Human Lifespan (defined as age at death) has a low heritability in the population at large1,2,3,4. Studies estimated the heritability of lifespan between 12% and 25%1,2,3 and a recent study estimated that the heritability of lifespan was even lower, ~7%, after adjustment for the lifespans of nongenetic (in-law) relatives4. Therefore lifespan-based gene mapping may not be fruitful. In addition, the genetic component of lifespan includes the heritability of early life mortality, which is mainly due to disease and external causes. Despite the low heritability and polygenic architecture26,37 of lifespan, recent genetic studies have identified31,32 and replicated53 some lifespan loci of which the rare alleles lower the risk of age-related diseases. Hence, using the lifespan trait hampers the identification of genetic loci contributing to survival into extreme ages (longevity). Longevity however, clusters strongly within families as shown by previous studies5,6,7,8,9 and robustly quantified in this study. Hence, the longevity trait is much more promising and appropriate for the identification of genetic loci contributing to survival into extreme ages and should not be confused with the lifespan trait1,12. Our results imply that to find loci that promote survival to the highest ages in the population, genetic studies should be based on long-lived cases including at least parental mortality information but preferably also mortality information of siblings and other first and second-degree relatives. The longevity threshold should include cases belonging up to the top 10% survivors, with parents belonging up to the top 15% survivors of their birth cohort and siblings belonging up to the top 10% survivors of their birth cohort. To sharpen the longevity effect, the percentile threshold applied may be made more extreme but would likely lead unnecessarily to a sample size with limited power. If our proposed longevity definition is consistently applied across studies, the comparative nature of longevity studies may improve and facilitate the discovery of novel genetic variants.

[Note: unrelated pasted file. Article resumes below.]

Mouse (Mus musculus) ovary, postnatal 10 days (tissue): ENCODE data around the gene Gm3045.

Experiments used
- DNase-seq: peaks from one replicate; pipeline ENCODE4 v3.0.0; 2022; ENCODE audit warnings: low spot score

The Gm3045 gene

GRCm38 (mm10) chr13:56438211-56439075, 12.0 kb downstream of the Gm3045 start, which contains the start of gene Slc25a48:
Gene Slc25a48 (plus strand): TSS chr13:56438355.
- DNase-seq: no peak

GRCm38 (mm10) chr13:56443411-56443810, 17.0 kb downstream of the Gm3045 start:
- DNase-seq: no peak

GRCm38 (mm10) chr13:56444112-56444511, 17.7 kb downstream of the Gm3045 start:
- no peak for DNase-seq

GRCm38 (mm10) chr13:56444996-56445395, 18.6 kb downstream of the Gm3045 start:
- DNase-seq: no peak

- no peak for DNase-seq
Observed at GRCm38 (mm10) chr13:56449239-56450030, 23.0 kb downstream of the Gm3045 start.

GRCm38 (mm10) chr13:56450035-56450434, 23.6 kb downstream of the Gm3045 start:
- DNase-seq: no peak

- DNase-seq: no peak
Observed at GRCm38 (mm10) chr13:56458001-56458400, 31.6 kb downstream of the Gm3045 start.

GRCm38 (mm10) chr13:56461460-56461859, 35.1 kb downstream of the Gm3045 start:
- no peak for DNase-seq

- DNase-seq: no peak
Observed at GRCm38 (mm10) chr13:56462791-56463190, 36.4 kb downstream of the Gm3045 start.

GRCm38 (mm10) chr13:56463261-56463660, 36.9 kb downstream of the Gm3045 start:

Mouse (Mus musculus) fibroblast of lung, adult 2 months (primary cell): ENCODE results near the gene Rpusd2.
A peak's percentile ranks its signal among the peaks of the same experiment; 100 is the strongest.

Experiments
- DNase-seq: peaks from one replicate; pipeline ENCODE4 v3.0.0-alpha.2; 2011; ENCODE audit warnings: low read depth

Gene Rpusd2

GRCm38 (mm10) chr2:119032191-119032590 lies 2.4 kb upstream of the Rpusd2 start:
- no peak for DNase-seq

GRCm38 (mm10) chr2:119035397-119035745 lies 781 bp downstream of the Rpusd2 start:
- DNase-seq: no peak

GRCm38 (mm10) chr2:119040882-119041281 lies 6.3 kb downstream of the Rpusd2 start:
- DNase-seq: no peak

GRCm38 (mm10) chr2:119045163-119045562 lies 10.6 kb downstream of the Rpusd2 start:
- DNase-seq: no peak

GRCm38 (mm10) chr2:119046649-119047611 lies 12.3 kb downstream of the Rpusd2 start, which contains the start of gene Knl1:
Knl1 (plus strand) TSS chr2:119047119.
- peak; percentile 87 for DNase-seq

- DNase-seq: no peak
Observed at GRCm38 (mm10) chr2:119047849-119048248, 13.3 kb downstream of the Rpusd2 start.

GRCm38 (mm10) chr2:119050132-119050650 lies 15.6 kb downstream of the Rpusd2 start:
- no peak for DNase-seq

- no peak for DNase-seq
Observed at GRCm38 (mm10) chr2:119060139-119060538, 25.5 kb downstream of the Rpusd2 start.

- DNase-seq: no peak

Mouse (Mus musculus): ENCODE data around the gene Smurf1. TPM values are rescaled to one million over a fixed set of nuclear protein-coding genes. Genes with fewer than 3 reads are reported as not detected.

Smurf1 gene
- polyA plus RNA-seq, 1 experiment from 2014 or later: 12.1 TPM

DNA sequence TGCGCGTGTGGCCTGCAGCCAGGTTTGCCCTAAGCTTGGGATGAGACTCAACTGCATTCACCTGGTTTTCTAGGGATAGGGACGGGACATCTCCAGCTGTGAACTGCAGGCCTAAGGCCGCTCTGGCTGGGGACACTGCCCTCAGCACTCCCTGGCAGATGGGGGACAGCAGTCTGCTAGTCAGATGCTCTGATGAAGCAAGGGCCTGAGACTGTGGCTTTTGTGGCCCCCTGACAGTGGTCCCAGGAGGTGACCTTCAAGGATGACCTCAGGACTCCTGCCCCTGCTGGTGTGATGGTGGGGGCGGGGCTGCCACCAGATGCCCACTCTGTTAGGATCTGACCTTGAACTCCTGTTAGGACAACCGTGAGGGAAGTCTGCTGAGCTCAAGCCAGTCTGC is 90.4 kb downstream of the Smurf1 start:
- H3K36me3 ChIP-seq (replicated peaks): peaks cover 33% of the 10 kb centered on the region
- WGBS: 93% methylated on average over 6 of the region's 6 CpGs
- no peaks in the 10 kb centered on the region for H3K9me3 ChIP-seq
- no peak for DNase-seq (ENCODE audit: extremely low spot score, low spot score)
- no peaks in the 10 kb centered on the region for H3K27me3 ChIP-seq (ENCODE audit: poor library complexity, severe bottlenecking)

Methods

Ethical regulations

We complied with all relevant ethical regulations. For the Utah data (UPDB), the study was approved by the Resource for Genetic and Epidemiologic Research (RGE). For the Zeeland (LINKS) data, the study was approved by the International Institute of Social History. For this study, no informed consent needed to be obtained.

Utah Population Database

The UPDB contains demographic and genealogical information which is linked to medical records. The data construction began in the mid-1970s with genealogy records from the archives at the Utah Family History Library and was initially based on the founding members of the Utah population, their descendants, and then subsequently all individuals living in Utah. These records contain demographic and mortality information on the pioneers of Utah (US), their parents and children, and have been linked into multigenerational pedigrees. The founding families were selected for the UPDB when at least one member had a vital event (birth, marriage, or death) on the Mormon pioneer trail or in Utah. The UPDB has been expanded to incorporate other high-quality, state-wide data sources, such as birth and death certificates, cancer records, driver license records, and census records. Currently, the UPDB contains information on more than 11 million individuals and covers a maximum of 17 generations54 (https://healthcare.utah.edu/huntsmancancerinstitute/research/updb/data/family-records.php).

LINKing System for historical family reconstruction

The LINKS data contains demographic and genealogical information which was derived from linked vital event registers (birth, marriage, and death certificates). The data indexing began in 1995 by the “Zeeuws” archive and the results were published by way of “WieWasWie”. The data currently covers over 25 million Dutch vital event records55 (https://socialhistory.org/en/hsn/linking-system-historical-family-reconstruction-links). Data construction has been completed for the province of Zeeland and is still ongoing for the other provinces in the Netherlands. Currently LINKS Zeeland (henceforth referred to as LINKS) contains 739,453 birth, 387,102 marriage, and 641,216 death certificates which were linked together to reconstruct intergenerational pedigrees and individual life courses47. In total, the Zeeland data contains 1,930,157 persons covering a maximum of 7 generations56.

Historical context of Utah and Zeeland

Both Utah and Zeeland were high fertility populations46,48,57, with a mean number of children of around 7 during the period of this study (1740–1952). In general, Utah was marked by healthy living conditions and Zeeland by contrast, was a much unhealthier place to live. One of the main reasons for the unhealthy living conditions in Zeeland was the lack of clean drinking water, the high prevalence of waterborne diseases and of malaria46,58,59. In Utah the quality of the drinking water was good, since water from melting snow, that was filtered running of the mountains, was used to drink48. The differences in living conditions between Utah and Zeeland were reflected by a relatively low infant and childhood mortality in Utah60 and high mortality rates for infants and children in Zeeland59, especially before 1900. Moreover, Utah was known to be a high in-migration population49 whereas there were indications that Zeeland had a low influx and outflux of migrants47.